Cleared For California Ride Sharing, UBERx Recruits More SF Drivers To Drop Wait Times And Prices

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Shapes Of Things

Let the big ride-share wars begin.

It’s no big secret that Uber wants to get into the ride-share game in an effort to compete directly with upstarts like Lyft and SideCar. After reaching a deal with the California Public Utilities Commission, the company announced its plans to allow unlicensed drivers to be part of its driver fleet, at least in San Francisco. Well, it’s launching its first offensive in that front, announcing today on its blog that it will begin on-boarding drivers to be part of its UBERx service.

The move is part of Uber’s efforts to make more low-cost options available to its users, especially in places where it’s seeing competition from existing ride-sharing services. Both Lyft and SideCar launched last year as apps that connect passengers with drivers who have a car and some spare time on their hands. Well, Uber is striking back, as it’s going to start courting regular unlicensed drivers to offer up rides on its platform as well.

While new UBERx drivers won’t need to be licensed as taxi or limo drivers under existing CPUC regulations, Uber will be checking to ensure that all those who take part in UBERx will pass the company’s screening tests, including a background check, in-person screening, and other quality-control requirements.

But there will be some advantages for new drivers who decide to join UBERx as opposed to one of the company’s competitors. Last month, Uber CEO Travis Kalanick said that Uber ride-sharing drivers will be able to make more money than on competing services because it can connect them with passengers more efficiently than other platforms.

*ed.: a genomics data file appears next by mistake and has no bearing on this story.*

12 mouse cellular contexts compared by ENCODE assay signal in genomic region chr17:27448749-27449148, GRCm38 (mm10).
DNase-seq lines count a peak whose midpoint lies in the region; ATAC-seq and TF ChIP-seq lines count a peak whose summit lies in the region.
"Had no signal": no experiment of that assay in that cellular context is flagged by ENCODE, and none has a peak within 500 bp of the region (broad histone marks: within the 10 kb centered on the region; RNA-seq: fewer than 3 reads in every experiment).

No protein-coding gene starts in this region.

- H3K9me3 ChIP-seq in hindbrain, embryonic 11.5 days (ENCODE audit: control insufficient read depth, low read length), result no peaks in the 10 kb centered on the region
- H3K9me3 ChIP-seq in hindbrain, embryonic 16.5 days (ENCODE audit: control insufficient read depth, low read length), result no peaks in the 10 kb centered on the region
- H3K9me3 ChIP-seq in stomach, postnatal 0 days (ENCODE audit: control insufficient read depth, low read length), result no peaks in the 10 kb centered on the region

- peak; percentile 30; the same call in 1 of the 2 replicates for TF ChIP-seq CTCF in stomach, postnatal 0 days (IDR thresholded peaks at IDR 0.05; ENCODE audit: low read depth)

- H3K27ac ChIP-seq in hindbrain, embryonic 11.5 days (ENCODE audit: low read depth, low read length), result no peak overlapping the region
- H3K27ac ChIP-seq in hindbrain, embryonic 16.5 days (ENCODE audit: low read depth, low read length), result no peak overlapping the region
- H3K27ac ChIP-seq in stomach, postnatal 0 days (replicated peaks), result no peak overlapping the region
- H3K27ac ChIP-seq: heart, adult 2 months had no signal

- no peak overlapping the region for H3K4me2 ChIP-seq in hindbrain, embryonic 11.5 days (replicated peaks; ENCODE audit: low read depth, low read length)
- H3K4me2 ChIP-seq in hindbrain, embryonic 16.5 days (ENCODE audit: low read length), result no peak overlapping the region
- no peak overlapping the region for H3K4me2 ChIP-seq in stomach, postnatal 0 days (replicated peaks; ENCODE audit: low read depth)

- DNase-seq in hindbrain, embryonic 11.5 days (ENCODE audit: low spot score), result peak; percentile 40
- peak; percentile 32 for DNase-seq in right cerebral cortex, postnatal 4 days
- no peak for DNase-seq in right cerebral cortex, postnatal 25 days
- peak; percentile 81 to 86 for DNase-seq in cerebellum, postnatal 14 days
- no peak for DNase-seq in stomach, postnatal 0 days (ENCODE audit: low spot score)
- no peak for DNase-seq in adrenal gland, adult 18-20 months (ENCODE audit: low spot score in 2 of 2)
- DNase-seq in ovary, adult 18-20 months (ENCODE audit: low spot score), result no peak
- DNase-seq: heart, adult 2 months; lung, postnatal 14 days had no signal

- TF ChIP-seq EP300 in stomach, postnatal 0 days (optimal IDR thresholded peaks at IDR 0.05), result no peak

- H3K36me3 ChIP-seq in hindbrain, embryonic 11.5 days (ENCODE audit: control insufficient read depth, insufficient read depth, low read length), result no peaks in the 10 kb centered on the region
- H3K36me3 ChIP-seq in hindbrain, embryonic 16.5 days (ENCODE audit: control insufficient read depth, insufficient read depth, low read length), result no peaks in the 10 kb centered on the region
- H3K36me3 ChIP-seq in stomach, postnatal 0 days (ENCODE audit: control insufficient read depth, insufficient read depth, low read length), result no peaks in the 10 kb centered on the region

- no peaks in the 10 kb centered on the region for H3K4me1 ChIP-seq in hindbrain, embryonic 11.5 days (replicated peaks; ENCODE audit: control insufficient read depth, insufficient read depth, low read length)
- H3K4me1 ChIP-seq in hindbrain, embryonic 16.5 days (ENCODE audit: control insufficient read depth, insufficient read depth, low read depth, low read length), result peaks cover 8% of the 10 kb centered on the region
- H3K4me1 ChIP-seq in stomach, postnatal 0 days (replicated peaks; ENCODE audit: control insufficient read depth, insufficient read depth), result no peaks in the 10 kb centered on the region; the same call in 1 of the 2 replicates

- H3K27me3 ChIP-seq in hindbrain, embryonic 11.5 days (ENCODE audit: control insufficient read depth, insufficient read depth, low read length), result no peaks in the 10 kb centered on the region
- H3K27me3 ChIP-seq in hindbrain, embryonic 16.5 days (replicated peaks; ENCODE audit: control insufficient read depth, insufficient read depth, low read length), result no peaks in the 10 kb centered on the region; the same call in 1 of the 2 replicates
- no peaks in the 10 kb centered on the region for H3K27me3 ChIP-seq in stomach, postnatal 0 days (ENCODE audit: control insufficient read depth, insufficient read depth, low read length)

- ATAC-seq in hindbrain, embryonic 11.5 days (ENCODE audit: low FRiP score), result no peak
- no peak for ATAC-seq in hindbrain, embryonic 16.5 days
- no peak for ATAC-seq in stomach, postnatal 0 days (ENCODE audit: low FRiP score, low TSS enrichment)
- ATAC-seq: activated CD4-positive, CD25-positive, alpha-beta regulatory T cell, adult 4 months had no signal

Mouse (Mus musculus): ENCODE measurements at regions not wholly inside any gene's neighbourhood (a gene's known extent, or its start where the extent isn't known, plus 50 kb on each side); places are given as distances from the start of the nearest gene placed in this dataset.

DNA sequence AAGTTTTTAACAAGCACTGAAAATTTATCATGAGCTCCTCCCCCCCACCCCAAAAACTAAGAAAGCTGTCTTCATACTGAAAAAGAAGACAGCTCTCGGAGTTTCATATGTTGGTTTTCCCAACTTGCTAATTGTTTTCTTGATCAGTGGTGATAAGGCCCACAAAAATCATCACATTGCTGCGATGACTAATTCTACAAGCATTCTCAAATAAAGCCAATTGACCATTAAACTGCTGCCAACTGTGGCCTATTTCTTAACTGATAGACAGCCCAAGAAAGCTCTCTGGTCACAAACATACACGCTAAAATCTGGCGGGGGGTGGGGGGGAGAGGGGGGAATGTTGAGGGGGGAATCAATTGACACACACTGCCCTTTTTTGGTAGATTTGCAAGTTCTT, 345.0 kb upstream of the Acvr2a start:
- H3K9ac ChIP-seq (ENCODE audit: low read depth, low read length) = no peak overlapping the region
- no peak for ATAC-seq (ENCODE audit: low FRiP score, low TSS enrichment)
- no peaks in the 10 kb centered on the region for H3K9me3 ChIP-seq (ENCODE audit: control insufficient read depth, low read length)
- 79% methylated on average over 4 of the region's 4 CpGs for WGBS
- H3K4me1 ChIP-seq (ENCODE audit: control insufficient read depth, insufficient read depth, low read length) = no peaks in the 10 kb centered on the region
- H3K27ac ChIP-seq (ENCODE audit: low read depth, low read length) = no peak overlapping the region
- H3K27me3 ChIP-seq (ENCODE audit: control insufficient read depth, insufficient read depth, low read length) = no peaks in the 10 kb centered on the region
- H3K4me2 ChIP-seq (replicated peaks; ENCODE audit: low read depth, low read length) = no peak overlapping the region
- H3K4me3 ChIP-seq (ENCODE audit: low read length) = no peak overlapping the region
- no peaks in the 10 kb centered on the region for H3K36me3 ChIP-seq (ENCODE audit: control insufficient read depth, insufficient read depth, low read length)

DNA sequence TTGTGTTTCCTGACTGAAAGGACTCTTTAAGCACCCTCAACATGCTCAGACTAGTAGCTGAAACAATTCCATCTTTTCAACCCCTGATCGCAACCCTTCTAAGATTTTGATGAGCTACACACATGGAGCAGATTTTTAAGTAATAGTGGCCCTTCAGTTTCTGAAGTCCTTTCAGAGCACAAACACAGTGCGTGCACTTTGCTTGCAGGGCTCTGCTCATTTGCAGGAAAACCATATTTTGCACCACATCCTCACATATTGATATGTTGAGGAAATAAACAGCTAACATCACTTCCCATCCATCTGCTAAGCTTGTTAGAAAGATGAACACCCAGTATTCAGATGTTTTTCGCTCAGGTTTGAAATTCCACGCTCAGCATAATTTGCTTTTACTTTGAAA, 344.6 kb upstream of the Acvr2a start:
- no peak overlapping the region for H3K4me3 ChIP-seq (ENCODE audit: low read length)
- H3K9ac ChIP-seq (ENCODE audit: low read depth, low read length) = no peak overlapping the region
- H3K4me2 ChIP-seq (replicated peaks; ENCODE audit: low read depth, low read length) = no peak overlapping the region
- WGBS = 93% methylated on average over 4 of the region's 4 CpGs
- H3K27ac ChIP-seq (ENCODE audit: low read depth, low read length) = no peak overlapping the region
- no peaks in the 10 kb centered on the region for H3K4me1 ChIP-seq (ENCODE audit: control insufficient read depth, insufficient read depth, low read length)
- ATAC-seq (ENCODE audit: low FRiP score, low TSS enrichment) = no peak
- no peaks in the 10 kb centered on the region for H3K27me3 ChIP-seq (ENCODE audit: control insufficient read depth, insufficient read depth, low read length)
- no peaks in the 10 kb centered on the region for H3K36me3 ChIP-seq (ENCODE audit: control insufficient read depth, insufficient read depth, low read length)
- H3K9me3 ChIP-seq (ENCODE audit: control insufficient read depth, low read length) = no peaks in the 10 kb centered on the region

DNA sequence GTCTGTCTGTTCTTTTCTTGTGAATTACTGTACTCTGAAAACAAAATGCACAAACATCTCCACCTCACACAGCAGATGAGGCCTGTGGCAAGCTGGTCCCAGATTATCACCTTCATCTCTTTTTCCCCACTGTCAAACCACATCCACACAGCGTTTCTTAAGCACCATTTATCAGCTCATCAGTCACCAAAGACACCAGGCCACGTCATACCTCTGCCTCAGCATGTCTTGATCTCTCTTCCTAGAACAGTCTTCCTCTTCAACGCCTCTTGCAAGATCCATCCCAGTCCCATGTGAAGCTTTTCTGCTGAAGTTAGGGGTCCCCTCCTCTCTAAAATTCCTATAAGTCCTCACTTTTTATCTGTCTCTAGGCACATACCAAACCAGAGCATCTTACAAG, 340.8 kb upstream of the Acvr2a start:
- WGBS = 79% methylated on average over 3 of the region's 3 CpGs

As I reported last month, Kalanick thinks that will entice drivers to join its low-cost service:

“Obviously, Uber believes its system is far more efficient,” Kalanick told me. That means more rides per hour, and more cash in drivers’ pockets. All in all, he believes drivers will be able to collect 20-30 percent more per hour driving for Uber as opposed to one of the competing services. After gas, tolls, and whatever else, he estimates that could mean 40-60 percent more in take-home cash.

In addition to more take-home pay, Uber promises more flexibility and transparency than Lyft or SideCar. In its blog post, Uber said that it will pay its drivers real fares, not “donations” that passengers ultimately determine. It also said that drivers who are approved won’t be subject to schedules — that they can log on and take rides when they’re available, rather than conforming to someone else’s assignments.

For Uber passengers, the addition of new drivers should drive down the cost or rides and increase availability of UBERx rides. And for drivers, Uber offers an extensive network of existing users. And for San Francisco residents in general, more competition means more transportation alternatives, which means easier, cheaper ways to get around town.